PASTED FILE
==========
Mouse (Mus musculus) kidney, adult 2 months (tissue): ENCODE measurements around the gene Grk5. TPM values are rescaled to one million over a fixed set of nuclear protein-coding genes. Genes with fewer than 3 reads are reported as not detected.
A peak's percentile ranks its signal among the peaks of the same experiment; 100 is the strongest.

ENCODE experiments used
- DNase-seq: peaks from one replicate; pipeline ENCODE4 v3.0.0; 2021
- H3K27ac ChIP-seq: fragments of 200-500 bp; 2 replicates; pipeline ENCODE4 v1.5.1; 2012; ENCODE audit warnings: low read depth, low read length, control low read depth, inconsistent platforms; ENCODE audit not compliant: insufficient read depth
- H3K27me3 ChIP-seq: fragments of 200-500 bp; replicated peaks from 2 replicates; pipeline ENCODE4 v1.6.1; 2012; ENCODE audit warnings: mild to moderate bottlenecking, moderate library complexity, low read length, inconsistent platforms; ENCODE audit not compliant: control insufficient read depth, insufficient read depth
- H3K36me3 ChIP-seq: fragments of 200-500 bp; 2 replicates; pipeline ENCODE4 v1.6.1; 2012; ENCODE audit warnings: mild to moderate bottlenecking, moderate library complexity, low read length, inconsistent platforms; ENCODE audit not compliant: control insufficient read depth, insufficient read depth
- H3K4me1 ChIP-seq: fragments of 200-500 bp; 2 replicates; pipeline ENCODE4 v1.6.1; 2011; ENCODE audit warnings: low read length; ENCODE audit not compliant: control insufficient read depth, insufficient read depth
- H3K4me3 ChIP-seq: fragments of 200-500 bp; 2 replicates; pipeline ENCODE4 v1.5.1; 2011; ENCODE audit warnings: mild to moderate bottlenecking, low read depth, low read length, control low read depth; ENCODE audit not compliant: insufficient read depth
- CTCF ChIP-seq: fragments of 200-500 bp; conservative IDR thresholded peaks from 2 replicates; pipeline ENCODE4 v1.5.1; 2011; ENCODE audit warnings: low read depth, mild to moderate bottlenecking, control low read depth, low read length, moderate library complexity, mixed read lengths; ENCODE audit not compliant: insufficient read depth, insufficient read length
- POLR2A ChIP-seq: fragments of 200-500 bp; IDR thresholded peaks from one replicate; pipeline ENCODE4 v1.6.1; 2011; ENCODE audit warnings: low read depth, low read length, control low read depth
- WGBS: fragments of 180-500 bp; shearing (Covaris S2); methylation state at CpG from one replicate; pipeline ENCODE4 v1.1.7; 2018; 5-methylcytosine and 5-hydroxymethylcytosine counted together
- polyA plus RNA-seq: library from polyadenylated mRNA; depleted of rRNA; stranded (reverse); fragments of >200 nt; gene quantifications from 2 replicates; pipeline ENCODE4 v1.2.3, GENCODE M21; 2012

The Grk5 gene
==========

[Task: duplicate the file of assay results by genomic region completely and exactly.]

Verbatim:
Mouse (Mus musculus) kidney, adult 2 months (tissue): ENCODE measurements around the gene Grk5. TPM values are rescaled to one million over a fixed set of nuclear protein-coding genes. Genes with fewer than 3 reads are reported as not detected.
A peak's percentile ranks its signal among the peaks of the same experiment; 100 is the strongest.

ENCODE experiments used
- DNase-seq: peaks from one replicate; pipeline ENCODE4 v3.0.0; 2021
- H3K27ac ChIP-seq: fragments of 200-500 bp; 2 replicates; pipeline ENCODE4 v1.5.1; 2012; ENCODE audit warnings: low read depth, low read length, control low read depth, inconsistent platforms; ENCODE audit not compliant: insufficient read depth
- H3K27me3 ChIP-seq: fragments of 200-500 bp; replicated peaks from 2 replicates; pipeline ENCODE4 v1.6.1; 2012; ENCODE audit warnings: mild to moderate bottlenecking, moderate library complexity, low read length, inconsistent platforms; ENCODE audit not compliant: control insufficient read depth, insufficient read depth
- H3K36me3 ChIP-seq: fragments of 200-500 bp; 2 replicates; pipeline ENCODE4 v1.6.1; 2012; ENCODE audit warnings: mild to moderate bottlenecking, moderate library complexity, low read length, inconsistent platforms; ENCODE audit not compliant: control insufficient read depth, insufficient read depth
- H3K4me1 ChIP-seq: fragments of 200-500 bp; 2 replicates; pipeline ENCODE4 v1.6.1; 2011; ENCODE audit warnings: low read length; ENCODE audit not compliant: control insufficient read depth, insufficient read depth
- H3K4me3 ChIP-seq: fragments of 200-500 bp; 2 replicates; pipeline ENCODE4 v1.5.1; 2011; ENCODE audit warnings: mild to moderate bottlenecking, low read depth, low read length, control low read depth; ENCODE audit not compliant: insufficient read depth
- CTCF ChIP-seq: fragments of 200-500 bp; conservative IDR thresholded peaks from 2 replicates; pipeline ENCODE4 v1.5.1; 2011; ENCODE audit warnings: low read depth, mild to moderate bottlenecking, control low read depth, low read length, moderate library complexity, mixed read lengths; ENCODE audit not compliant: insufficient read depth, insufficient read length
- POLR2A ChIP-seq: fragments of 200-500 bp; IDR thresholded peaks from one replicate; pipeline ENCODE4 v1.6.1; 2011; ENCODE audit warnings: low read depth, low read length, control low read depth
- WGBS: fragments of 180-500 bp; shearing (Covaris S2); methylation state at CpG from one replicate; pipeline ENCODE4 v1.1.7; 2018; 5-methylcytosine and 5-hydroxymethylcytosine counted together
- polyA plus RNA-seq: library from polyadenylated mRNA; depleted of rRNA; stranded (reverse); fragments of >200 nt; gene quantifications from 2 replicates; pipeline ENCODE4 v1.2.3, GENCODE M21; 2012

The Grk5 gene